In 2019, during his lecture titled ‘An assessment of the Post-Modi-Xi Summit: India-China relations and the role of Taiwan’ at the department of the Defence and Strategic Studies, Pune University, a professor from Taiwanese university; mentioned that, “Taiwan has political expectations from India. But India is not ready to move beyond trade and cultural relations”. He also stated,

“In Asia, China will not allow any nation to rise, that is China’s role, so they will never let India rise.”

A former Indian ambassador to China also advised on the same line, “India’s relationship with Taiwan needs to be more and more strong. Not only do political relations need to be established, but economic and cultural relations also need to be enhanced. Because the relationship with Taiwan is troubling to China. It can be used as a ‘Diplomatic Punching’ against China. Issues in Hong Kong, Xinjiang and Tibet are equally needed to be raised and discussed openly against China”.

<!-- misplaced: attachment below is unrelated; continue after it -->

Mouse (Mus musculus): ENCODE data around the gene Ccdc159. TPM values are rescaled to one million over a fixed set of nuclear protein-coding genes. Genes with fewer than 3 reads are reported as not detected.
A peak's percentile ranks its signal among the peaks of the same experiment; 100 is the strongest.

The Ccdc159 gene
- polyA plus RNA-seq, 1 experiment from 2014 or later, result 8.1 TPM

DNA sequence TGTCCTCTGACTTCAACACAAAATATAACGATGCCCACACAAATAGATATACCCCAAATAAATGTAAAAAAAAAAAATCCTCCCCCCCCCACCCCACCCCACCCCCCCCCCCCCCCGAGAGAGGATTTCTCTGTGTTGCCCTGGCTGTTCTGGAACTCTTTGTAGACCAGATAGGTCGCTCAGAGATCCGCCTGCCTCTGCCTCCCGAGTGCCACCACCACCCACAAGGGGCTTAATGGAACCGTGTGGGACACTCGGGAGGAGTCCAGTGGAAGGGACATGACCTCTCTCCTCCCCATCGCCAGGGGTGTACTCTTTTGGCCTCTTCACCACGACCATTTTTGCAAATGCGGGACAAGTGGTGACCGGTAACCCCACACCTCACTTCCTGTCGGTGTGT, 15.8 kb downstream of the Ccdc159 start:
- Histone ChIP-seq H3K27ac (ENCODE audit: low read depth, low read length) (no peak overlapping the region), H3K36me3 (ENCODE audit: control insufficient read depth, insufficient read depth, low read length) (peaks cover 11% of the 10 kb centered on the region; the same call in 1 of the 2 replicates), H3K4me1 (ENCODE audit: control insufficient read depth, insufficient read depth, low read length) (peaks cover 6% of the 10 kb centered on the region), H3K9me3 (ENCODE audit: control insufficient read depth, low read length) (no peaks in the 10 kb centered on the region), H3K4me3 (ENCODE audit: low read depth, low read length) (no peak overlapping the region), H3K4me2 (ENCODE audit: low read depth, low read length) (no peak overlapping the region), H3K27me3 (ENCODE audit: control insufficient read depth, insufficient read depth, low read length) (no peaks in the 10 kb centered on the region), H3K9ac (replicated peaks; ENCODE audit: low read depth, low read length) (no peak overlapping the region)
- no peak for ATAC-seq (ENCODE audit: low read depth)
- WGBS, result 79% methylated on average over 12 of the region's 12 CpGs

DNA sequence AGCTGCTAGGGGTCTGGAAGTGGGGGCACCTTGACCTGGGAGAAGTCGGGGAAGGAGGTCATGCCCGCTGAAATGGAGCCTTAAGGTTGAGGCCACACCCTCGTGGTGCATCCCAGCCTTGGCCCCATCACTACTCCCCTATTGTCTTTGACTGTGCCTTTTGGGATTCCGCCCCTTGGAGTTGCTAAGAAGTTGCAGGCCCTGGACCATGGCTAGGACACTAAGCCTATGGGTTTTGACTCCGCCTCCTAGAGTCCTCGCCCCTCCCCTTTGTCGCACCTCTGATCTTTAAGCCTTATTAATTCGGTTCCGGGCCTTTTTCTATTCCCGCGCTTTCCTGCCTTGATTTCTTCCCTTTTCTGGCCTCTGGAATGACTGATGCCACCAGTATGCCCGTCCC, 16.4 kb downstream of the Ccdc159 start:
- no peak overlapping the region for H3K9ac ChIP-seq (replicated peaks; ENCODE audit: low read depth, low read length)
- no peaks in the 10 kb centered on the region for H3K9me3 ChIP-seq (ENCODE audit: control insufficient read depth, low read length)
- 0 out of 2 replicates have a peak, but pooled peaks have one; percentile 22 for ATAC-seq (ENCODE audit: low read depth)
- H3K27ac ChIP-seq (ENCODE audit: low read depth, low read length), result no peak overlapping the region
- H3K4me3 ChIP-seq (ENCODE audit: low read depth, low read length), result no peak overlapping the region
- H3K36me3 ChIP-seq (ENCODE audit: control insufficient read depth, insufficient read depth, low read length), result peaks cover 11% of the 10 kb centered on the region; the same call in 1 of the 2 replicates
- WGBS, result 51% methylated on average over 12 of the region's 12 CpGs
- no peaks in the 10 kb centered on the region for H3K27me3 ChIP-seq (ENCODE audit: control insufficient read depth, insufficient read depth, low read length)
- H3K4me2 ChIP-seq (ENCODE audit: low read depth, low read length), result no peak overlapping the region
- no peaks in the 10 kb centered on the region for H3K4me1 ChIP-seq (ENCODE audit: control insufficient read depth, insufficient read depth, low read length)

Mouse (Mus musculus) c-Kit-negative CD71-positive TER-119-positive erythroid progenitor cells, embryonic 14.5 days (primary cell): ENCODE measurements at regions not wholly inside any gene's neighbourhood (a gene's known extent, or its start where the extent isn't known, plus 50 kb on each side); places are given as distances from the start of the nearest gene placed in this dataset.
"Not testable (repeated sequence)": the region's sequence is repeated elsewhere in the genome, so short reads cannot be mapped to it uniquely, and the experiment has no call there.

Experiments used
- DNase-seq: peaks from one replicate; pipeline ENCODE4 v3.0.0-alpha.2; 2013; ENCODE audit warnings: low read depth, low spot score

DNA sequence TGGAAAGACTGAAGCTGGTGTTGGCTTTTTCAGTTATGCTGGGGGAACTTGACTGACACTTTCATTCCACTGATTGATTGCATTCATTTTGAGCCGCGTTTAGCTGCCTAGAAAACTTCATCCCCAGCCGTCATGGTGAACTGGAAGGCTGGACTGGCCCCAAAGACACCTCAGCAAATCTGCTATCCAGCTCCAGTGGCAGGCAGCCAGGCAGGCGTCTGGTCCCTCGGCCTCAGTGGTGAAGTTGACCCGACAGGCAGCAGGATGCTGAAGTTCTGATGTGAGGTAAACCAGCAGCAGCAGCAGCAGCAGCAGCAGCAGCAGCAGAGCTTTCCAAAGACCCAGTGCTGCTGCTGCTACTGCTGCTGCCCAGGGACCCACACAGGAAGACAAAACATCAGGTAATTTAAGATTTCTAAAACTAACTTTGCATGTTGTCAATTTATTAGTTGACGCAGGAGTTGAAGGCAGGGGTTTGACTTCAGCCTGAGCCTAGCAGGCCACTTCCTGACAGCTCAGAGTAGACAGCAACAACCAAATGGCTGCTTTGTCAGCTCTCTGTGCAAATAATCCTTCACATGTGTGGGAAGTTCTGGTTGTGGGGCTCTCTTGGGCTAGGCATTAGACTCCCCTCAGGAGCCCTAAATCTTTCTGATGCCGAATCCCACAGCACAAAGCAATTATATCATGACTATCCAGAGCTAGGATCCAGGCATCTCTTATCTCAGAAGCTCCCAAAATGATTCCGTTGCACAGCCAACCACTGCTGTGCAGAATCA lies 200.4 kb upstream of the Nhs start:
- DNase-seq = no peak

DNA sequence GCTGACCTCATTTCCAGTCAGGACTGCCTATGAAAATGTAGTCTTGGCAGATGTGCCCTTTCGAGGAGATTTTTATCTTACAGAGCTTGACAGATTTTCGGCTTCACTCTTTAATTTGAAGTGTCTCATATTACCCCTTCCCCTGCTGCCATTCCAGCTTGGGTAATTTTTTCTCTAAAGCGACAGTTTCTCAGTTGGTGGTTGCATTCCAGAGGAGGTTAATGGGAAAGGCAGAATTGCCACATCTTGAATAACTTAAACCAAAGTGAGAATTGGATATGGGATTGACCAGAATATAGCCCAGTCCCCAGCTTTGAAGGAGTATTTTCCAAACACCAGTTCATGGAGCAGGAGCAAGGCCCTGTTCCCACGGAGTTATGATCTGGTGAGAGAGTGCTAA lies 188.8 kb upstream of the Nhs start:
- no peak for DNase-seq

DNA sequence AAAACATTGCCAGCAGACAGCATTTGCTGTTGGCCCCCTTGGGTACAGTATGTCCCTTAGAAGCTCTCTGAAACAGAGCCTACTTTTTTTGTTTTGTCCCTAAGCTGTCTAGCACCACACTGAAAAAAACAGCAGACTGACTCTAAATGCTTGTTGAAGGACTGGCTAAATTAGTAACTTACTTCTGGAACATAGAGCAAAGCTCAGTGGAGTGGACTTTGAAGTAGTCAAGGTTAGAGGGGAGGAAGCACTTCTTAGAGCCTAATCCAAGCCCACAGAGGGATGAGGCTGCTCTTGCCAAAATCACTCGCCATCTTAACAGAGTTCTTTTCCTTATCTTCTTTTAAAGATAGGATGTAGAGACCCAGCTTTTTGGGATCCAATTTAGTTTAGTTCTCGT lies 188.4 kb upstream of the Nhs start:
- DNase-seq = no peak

Lieutenant General (Retd) Dr. Dattatraya B Shekatkar, who has served in the Indian Army for nearly 40 years and participated in various negotiations with China, has also said,

“India should give political recognition to Taiwan; it should have done this much earlier. Taiwan’s geographical location has strategic importance. India should step forward and ask the United States to recognize Taiwan. In 1971, India fought a war with Pakistan, and Bangladesh became independent. At the same time, India asked Bhutan to give political recognition to Bangladesh. Similarly, India should ask China and Taiwan’s neighbors to give political recognition to Taiwan. After 1949, China seized a large area like Tibet; they also changed their position concerning Hong Kong. In the same way, China will take Taiwan. Therefore, it is important to recognize Taiwan at the right time “.

(Shekatkar 2020)